Real-time May Be Nice For Search Engines, But What About Personal Lives?

The New York Times has written a somewhat sensationalistic piece about the frenzied pace of journalism online — primarily at the political news outlet Politico, but also at blog networks such as Nick Denton’s Gawker Media. In the writer’s view, both are filled with sleep-deprived writers who are shackled to their computers 24 hours a day, seven days a week, and enslaved by computer readouts of the posts and stories that have gotten the most traffic. But while many of the details in the piece are specific to the media industry, the underlying phenomenon that the Times is describing seems far more universal than that: it is the increasingly “real-time” nature of our lives.

This phenomenon may be exaggerated for people who work exclusively online, as most writers and bloggers for websites such as Politico and Gawker (and GigaOM) do, but it is something that is almost inexorably creeping into all of our lives — thanks in part to the expansion of the web, but also due to the globalization of the economy and other factors. While there are still jobs that require nothing more than a nine-to-five regime of sitting behind a desk, clocking in and clocking out, there are more and more every day that involve carrying a BlackBerry or iPhone and being available when something important happens, regardless of when that happens to be.

Maybe it’s because the support staff in Mumbai or Ireland need help with their training, or the programmers in Reykjavik or Belarus are asking for more details on what they are building, or your company needs someone to handle requests from London or Paris or Hong Kong. Or it could be that something negative just popped up on Twitter about your brand, and you have to deal with it before it gets out of control. Responding to those things is something that your company likely doesn’t have much choice about — it has to do so, in real time (or something close to it), or it will lose a competitive edge. And you are sometimes the one who has to do it.

As a result, our lives are becoming more “real-time,” whether we like it or not. Just as Google and Microsoft’s Bing are upgrading their search indexes to make them more real time by capturing things as they occur, instead of hours or even days later, we are being forced to upgrade our internal processes to do the same thing. But doing that isn’t quite as simple as tinkering with a search algorithm — we have to find ways of managing the real-time demands placed on us while still maintaining something approaching a healthy personal life, something Stacey wrote about a little while ago. How do we handle the demands of our our spouses, our children, our relatives and friends? How do we maintain our health when we are always on, always available, in real time?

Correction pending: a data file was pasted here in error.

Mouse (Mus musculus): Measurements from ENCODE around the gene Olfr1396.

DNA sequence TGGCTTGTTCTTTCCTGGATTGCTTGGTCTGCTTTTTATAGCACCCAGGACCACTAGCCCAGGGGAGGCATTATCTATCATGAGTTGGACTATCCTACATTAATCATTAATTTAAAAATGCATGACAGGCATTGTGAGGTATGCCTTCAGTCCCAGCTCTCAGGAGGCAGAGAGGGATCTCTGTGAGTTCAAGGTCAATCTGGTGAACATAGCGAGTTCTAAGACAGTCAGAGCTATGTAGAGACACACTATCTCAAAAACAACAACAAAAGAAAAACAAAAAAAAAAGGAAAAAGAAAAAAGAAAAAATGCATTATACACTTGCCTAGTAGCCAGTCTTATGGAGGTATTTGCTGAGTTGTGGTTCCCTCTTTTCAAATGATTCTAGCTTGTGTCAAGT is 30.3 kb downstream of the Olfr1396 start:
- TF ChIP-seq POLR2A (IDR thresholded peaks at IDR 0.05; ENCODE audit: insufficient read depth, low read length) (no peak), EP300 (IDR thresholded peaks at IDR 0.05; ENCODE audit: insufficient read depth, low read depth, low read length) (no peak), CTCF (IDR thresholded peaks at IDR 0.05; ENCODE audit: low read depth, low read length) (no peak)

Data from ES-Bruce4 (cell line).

Answering that question is something we all have to do on our own terms. Some may decide to leave their jobs and look for employment elsewhere, as the NYT story describes many online journalists doing. Some schedule downtime and personal time the same way they might schedule a meeting, turning off their cellphone and avoiding their email for specific periods — in my family, for example, there are no laptops or cellphones allowed at the dinner table (unless someone is looking up the answer to a question in order to settle an argument). But even those kinds of rules wind up getting bent or even broken sometimes.

In many ways, the New York Times piece strikes me as being very similar to the recent debate over whether the Internet is making us smarter or dumber, a debate that was triggered by author Nicholas Carr’s recent book “The Shallows.” Carr’s book argues that multi-tasking and online distractions are changing our brains and making people fundamentally dumber (and less interesting as well, Carr says). But I would argue that we — or at least most of us — simply have no choice but to multi-task and fall victim to online distractions, and in the same way, we have no choice but to live in real time, both on the job and in our personal relationships too. It is becoming a fact of life.

The NYT piece may be about what online journalism is like now, but beneath the surface it feels like a eulogy for an earlier time, one where such things weren’t required and we all were better off — like a reporter writing in 1910 about the arrival of that dastardly contraption, the automobile, and how complicated modern life had become as a result. The reality is that global, online, 24-7 is increasingly the way the world works, and we had better train ourselves to manage it and get good at doing so, or resign from modern life entirely. That’s not to say it’s easy — but it is necessary. So we might as well get started.

Related content from GigaOM Pro (sub req’d): GigaOM Bunker Session: The Future of Work

Post and thumbnail photos courtesy of Flickr users orphanjones and totalAldo

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